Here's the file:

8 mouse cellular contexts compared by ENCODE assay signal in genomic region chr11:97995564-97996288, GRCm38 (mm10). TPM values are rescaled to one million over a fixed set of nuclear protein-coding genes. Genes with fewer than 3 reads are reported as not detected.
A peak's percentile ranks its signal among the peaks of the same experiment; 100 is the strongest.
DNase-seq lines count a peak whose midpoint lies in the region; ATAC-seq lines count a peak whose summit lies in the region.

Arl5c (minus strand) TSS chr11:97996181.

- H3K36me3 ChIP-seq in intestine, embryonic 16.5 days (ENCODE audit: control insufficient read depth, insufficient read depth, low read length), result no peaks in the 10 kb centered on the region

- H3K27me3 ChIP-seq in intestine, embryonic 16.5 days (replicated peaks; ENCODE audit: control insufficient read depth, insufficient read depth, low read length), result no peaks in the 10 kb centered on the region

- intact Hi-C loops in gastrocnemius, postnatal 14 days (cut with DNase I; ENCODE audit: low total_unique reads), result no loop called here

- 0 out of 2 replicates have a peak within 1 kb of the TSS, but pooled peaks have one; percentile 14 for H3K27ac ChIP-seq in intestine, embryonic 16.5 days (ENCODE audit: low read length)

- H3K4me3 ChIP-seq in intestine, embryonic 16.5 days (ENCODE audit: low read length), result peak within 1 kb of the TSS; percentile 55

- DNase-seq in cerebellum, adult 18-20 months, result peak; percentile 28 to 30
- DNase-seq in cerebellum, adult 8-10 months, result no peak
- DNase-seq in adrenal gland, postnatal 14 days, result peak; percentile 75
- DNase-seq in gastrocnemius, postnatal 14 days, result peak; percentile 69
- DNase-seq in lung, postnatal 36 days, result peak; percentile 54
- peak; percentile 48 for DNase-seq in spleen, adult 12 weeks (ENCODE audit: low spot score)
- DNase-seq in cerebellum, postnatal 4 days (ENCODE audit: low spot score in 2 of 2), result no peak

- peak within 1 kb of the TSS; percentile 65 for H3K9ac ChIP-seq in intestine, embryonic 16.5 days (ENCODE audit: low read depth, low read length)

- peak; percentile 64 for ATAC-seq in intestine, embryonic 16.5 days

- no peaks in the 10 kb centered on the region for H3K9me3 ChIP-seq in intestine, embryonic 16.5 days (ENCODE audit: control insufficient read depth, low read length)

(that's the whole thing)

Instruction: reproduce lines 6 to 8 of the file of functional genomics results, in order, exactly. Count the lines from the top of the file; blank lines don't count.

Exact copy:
- H3K27me3 ChIP-seq in intestine, embryonic 16.5 days (replicated peaks; ENCODE audit: control insufficient read depth, insufficient read depth, low read length), result no peaks in the 10 kb centered on the region

- intact Hi-C loops in gastrocnemius, postnatal 14 days (cut with DNase I; ENCODE audit: low total_unique reads), result no loop called here

- 0 out of 2 replicates have a peak within 1 kb of the TSS, but pooled peaks have one; percentile 14 for H3K27ac ChIP-seq in intestine, embryonic 16.5 days (ENCODE audit: low read length)